Caring for the elderly can be a sensitive subject for most people. Most believe having an aging parent to care for is a blessing, however, it can be a bittersweet blessing.
There are certain related diseases associated with aging such as Dementia, Alzheimer’s disease, and even psychosis that require the assistance of professionals. We don’t like to think of our parents in a nursing facility where strangers are in charge of their livelihoods, but sometimes, it’s necessary. Unfortunately, for many people, a nursing home is not an option.
If you’re the only one that has a relationship with the housebound parent, it can be mentally and physically exhausting. Not only that but, caring for the elderly parent often means there are limited resources in which to help.
The effects of paranoid delusions in the elderly can be overwhelming if the parent is suffering from debilitating illnesses as well, especially if you don’t have the tools. Sadly, it’s not all peaches and cream for a lot of us. To cope, we need to understand the illnesses.
What Causes Psychosis?
There are different reasons why anyone suffers from psychosis. It usually happens at an early age, but it could happen to anyone and at any time.
Situations like insomnia and drug use could set off a psychotic episode. On the other hand, it could be an illness, such as Parkinson’s disease or Huntington’s disease that triggers psychosis. Additionally, strokes, brain tumors, and cysts could contribute to psychosis.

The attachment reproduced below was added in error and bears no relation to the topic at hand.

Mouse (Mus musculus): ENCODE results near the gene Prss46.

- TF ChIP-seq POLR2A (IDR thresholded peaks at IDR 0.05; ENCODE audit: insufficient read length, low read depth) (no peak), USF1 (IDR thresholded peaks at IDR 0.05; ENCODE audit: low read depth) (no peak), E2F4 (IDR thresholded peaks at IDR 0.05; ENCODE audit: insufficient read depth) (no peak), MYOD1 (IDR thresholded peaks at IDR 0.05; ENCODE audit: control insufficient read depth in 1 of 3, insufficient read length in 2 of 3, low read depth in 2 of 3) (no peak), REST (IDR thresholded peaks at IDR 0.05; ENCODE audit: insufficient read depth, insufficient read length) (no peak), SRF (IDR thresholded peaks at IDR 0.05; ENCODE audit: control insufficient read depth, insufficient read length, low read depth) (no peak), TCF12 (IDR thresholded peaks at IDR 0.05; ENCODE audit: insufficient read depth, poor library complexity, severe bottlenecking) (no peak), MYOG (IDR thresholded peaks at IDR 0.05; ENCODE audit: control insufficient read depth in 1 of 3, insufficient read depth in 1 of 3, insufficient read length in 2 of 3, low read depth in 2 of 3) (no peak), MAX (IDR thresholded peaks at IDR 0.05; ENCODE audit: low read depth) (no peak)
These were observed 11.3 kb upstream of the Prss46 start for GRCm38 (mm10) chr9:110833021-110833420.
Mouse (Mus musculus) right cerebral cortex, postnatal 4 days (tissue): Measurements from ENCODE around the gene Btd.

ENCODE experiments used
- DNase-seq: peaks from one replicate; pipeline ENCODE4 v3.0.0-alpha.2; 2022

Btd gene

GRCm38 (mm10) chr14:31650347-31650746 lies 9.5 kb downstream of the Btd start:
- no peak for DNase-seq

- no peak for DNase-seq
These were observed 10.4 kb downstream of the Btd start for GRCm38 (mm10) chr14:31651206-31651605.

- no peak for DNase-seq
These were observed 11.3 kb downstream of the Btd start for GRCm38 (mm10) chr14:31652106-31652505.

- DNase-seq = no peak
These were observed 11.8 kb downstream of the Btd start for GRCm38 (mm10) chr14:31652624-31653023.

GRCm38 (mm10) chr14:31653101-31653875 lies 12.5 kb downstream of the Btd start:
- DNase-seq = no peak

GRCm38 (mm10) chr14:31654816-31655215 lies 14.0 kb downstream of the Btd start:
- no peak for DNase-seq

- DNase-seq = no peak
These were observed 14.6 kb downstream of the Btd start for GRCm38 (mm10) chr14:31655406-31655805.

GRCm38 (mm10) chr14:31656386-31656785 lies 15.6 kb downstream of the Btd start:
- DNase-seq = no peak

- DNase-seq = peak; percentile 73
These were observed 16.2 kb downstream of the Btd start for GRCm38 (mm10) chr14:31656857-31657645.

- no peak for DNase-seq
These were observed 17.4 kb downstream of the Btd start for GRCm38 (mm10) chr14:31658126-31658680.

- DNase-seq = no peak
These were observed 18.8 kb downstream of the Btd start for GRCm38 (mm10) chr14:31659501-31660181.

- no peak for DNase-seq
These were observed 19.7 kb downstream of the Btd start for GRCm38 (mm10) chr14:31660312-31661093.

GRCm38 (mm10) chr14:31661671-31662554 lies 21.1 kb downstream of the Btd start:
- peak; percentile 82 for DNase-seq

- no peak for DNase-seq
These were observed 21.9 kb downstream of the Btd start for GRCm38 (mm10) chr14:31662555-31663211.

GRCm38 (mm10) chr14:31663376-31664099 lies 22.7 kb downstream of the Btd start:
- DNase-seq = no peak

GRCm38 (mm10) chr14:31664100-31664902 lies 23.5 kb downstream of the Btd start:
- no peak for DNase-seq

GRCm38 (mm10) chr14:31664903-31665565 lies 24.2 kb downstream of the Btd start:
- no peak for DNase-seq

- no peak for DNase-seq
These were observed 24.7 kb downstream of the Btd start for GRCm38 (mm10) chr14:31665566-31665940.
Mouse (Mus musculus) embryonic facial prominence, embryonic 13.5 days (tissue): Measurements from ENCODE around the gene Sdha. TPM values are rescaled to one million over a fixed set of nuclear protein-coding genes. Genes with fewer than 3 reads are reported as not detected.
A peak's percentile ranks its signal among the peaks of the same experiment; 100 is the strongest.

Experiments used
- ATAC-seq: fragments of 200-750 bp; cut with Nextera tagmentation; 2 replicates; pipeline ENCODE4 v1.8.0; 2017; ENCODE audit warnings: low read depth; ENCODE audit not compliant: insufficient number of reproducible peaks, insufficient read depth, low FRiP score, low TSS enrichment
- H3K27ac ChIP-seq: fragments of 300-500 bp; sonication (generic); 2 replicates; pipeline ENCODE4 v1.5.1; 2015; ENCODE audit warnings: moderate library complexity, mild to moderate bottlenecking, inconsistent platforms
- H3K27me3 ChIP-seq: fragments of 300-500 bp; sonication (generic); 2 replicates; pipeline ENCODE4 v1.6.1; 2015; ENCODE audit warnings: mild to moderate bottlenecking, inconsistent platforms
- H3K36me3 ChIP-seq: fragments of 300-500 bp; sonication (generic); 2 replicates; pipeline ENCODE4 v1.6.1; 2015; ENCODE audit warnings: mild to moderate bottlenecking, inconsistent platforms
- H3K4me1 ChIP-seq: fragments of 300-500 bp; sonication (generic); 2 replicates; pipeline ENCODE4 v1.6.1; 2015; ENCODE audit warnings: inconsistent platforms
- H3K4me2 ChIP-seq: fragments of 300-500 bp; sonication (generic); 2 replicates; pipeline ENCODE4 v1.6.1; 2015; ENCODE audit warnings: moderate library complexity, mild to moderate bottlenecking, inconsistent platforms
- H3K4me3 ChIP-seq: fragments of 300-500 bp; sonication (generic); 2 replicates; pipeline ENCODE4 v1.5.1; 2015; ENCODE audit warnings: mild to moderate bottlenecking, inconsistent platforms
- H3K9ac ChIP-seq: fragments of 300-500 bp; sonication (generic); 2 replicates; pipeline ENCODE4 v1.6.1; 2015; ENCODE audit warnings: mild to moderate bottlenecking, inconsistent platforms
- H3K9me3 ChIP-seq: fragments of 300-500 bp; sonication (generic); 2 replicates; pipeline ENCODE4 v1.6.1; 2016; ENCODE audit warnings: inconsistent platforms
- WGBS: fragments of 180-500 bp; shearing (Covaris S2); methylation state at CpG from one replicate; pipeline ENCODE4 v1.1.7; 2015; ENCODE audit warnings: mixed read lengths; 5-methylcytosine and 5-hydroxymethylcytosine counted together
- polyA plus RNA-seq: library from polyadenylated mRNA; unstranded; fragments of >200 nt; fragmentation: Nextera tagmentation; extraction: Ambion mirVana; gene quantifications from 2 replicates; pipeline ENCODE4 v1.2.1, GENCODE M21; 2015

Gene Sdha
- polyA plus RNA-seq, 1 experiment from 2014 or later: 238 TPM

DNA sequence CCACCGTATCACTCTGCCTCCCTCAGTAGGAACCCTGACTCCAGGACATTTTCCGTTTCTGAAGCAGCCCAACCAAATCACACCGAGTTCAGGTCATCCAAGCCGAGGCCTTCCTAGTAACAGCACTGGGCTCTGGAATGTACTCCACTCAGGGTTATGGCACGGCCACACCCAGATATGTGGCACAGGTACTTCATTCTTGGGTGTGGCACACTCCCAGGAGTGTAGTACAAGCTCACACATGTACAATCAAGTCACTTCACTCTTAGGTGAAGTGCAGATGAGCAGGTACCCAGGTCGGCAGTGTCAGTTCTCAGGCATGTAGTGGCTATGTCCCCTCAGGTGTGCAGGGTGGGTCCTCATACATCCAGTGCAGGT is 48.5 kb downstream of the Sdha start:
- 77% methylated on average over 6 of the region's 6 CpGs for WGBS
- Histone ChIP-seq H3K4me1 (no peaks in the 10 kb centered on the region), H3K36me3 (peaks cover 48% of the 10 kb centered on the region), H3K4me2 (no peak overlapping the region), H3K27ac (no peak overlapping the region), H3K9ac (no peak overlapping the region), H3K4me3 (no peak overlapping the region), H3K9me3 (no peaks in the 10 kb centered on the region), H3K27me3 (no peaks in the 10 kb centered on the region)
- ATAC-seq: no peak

What are the Warning Signs?
Caring for the elderly is difficult but going through it alone can be extra tough. Psychosis is a very serious ordeal and help is needed for both of you. In light of this, it’s important you understand the difference between dementia and psychosis.
Common warning signs are easy to spot, some are easy to miss. The signs can be confusing as they are compatible with other illnesses or the side effects of some medicines. They include:
- change in appetite
- loss of energy
- change in sleeping patterns
- poor hygiene
Get to know the schizophrenic episode triggers so you’ll know what to look for. The most commonly known psychotic disorder is Bipolar Disorder. These individuals suffer from extreme mood swings and may have a sudden onset of paranoid delusions.
Caring for the Elderly with Psychotic Disorders